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UTPA to host Vista Summit on education April 17
Posted: 04/04/2012
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The University of Texas-Pan American is teaming up again with The University of Texas System and The University of Texas at Brownsville (UTB) to bring together educational institutions and nonprofit organizations to brainstorm how to graduate more students in a timely manner.

Last fall, UTPA, UT System and UTB hosted the first UT VistaSummit on UTB's campus. Pictured from left to right are: Bruce Katz, vice president of the Brookings Institution; Wynn Rosser, executive director, Greater Texas Foundation; Dr. Robert S. Nelsen, president of UTPA; Dr. Juliet V. García, president of UT Brownsville; Dr. Francisco G. Cigarroa, chancellor of the UT System; Micah Sagebiel, program officer, U.S. Education, Michael & Susan Dell Foundation; Jaime P. Merisotis, president and CEO, Lumina Foundation; Darren Walker, vice president, Education, Creativity and Free Expression Program, Ford Foundation; Pablo. J. Farías, vice president, Economic Opportunity and Assets Program, Ford Foundation; and Hilary Pennington, director of education, Postsecondary Success and Special Initiatives, United States Program, The Bill & Melinda Gates Foundation.

UTPA is hosting the next UT VistaSummit April 17, along with UT System and UTB, at UT Pan American's Haggar Building, 1407 E. Freddy Gonzalez Drive, from 9 a.m.-3:30 p.m.

The focus of the summit is "The Rio Grande Valley's Role in Contributing to the Prosperity of Texas and the Nation by Expanding Educational Opportunities in South Texas with a focus on Reducing Time to Degree."

The conference will focus on exploring four programs proposed by the Valley educators to help more students graduate from college in less time: creating a cadre of counselors who will advise eighth-grade students through higher education, starting an academy of master teachers, expanding dual credit and early college high school courses and developing a four-year fast track master's program for students.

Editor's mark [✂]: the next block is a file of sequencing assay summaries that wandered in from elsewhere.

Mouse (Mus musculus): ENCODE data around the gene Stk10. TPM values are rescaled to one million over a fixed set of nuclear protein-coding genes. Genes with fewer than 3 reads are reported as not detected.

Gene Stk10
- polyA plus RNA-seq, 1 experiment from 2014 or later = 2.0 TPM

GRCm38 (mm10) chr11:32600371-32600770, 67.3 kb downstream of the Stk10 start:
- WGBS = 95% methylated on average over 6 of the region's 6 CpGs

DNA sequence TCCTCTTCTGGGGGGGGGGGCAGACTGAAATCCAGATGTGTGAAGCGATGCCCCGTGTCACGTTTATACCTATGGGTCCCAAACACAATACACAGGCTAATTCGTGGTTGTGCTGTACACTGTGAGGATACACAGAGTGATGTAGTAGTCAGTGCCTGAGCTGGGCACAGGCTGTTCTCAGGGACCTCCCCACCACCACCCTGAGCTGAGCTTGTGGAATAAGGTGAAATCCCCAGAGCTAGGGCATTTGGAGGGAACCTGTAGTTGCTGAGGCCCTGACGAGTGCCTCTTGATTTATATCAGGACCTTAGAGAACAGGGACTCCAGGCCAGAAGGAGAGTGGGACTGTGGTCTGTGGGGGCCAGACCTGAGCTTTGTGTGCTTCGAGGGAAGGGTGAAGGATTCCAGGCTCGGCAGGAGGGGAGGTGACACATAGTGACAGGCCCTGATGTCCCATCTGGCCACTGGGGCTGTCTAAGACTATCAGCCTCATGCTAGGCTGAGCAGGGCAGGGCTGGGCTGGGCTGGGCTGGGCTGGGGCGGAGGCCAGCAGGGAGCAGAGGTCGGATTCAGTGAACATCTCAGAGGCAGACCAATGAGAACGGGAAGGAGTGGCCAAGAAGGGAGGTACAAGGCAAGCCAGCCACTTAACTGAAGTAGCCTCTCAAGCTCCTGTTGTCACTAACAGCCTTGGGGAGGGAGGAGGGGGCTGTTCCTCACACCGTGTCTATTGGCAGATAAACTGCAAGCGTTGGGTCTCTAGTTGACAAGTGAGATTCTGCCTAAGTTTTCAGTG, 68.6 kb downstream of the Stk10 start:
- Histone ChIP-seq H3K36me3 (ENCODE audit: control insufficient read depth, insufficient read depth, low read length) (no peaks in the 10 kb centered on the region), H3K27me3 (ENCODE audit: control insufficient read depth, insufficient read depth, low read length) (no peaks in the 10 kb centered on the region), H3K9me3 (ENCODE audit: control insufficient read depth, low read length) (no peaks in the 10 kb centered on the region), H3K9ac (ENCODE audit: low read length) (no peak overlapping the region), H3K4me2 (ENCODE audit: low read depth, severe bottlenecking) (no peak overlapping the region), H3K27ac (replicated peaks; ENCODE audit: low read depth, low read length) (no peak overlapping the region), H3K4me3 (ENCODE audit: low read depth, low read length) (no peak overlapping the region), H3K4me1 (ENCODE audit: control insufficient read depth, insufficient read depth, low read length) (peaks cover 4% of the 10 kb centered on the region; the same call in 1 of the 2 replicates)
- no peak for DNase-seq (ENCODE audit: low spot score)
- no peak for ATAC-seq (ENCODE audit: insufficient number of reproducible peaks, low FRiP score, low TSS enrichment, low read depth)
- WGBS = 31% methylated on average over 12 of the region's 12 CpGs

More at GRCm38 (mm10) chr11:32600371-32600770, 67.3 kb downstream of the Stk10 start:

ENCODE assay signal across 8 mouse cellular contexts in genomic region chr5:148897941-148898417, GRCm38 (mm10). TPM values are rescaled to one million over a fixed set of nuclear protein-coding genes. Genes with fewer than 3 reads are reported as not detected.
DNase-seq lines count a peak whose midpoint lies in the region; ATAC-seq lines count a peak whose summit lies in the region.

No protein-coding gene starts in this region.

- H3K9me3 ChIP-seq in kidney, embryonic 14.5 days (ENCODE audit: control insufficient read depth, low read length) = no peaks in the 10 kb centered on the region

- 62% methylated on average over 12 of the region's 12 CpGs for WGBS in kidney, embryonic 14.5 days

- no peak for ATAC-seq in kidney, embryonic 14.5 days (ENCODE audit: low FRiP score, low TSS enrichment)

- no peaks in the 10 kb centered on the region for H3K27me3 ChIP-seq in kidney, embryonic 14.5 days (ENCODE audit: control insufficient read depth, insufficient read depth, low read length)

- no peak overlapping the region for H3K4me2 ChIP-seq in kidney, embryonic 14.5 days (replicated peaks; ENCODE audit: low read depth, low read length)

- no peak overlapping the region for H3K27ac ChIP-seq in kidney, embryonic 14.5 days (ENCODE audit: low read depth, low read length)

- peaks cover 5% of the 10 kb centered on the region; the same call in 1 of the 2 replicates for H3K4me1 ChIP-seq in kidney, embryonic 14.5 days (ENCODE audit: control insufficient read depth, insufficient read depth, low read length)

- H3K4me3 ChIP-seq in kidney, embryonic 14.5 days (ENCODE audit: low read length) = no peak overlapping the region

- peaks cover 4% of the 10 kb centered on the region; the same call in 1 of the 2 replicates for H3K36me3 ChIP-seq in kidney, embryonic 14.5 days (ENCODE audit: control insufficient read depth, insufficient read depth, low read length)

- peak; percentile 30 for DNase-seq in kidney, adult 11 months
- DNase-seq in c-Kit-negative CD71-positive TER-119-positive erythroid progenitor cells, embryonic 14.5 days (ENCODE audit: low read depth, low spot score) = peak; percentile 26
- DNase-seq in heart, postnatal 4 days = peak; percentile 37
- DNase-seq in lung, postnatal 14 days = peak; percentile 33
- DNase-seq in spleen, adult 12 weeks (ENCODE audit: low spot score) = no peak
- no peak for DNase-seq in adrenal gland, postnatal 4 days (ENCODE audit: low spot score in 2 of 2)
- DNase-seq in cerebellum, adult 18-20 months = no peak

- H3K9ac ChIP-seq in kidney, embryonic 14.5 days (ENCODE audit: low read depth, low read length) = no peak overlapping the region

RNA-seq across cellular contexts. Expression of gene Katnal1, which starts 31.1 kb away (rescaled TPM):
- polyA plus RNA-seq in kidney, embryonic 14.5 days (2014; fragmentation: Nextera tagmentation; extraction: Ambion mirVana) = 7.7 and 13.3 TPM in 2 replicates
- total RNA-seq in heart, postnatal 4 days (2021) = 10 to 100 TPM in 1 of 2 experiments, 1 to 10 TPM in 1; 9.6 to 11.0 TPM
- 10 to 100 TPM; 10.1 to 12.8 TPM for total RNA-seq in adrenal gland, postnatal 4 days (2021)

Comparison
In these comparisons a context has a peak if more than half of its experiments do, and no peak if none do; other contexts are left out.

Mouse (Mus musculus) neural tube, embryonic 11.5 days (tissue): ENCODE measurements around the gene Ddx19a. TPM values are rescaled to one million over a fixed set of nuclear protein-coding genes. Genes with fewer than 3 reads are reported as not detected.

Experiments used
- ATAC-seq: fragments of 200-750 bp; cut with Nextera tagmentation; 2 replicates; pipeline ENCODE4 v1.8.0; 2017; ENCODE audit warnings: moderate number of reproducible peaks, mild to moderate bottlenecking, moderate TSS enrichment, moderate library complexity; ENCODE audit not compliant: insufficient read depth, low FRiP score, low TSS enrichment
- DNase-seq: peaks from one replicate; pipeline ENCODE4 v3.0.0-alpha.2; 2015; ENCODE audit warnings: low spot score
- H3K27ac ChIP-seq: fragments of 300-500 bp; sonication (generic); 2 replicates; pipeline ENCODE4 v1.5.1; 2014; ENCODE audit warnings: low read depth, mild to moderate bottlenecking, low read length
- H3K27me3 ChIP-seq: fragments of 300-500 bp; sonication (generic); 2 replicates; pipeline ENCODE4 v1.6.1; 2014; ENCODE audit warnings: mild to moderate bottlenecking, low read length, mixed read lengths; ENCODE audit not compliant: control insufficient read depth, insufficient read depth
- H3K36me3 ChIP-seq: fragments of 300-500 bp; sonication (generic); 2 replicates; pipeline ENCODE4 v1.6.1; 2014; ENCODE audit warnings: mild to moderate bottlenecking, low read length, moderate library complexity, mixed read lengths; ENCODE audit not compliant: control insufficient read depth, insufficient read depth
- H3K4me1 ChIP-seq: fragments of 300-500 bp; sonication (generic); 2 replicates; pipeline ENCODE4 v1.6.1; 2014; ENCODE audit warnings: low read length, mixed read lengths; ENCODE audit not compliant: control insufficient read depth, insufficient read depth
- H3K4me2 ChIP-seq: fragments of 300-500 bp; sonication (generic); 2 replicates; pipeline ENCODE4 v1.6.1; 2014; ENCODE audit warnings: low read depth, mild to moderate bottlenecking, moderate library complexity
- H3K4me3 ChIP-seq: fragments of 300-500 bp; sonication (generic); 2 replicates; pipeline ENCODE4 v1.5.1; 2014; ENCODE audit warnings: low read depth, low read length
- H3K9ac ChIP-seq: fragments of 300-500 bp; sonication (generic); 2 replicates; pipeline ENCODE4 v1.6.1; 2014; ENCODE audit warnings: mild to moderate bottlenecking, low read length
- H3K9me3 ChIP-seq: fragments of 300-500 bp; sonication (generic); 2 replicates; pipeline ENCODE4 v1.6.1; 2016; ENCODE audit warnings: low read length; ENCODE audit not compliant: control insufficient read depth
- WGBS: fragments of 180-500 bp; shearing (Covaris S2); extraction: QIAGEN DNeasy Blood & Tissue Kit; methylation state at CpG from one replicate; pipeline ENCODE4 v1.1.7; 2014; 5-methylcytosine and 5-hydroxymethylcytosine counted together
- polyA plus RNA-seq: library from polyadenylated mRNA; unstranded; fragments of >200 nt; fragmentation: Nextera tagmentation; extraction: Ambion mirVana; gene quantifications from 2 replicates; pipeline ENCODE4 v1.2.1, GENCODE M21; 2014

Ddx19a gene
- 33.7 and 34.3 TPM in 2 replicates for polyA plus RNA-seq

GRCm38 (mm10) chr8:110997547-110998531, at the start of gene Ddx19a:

The Houston Endowment recently released a report that showed only 52.4 percent of Texas students who entered eighth grade from 1996-1998 ever enrolled in college and only 19.9 percent complete a certificate or degree program in six years. Among Hispanic students, the statistics are 40.9 percent and 11.6 percent, respectively.

UT Pan American's 2011 four-year graduation rate is 15.6 percent and its six-year completion rate is 41.9 percent. While the six-year graduation rate has indicated a steady increase in students completing their studies, more needs to be done to make sure all students earn their degrees without spending too much time and money, said UTPA President Robert S. Nelsen.

"We have one purpose at The University of Texas-Pan American: to graduate as many students as we can, as quickly as we can, and with the best education that we can provide them," Nelsen said. "By partnering with the UT System, our sister institution UT Brownsville, South Texas College, Texas State Technical College, and these philanthropic organizations, UT Pan American can fulfill that purpose while at the same time building a stronger, more vibrant community."

Scheduled to speak are UT System Chancellor Dr. Francisco Cigarroa, UTPA President Nelsen, UTB President Juliet V. García, STC Vice President for Academic Affairs Juan Mejia, Pharr-San Juan-Alamo Independent School District Superintendent Daniel King, Texas State Technical College President Cesar Maldonado, The Education Trust President Kati Haycock, Houston Endowment Director of Research and Planning George Grainger and Greater Texas Foundation President and CEO Wynn Rosser.

For more information, visit the UT VistaSummit website.

Keep up with the latest news on the UT VistaSummit via Twitter #VistaSummit.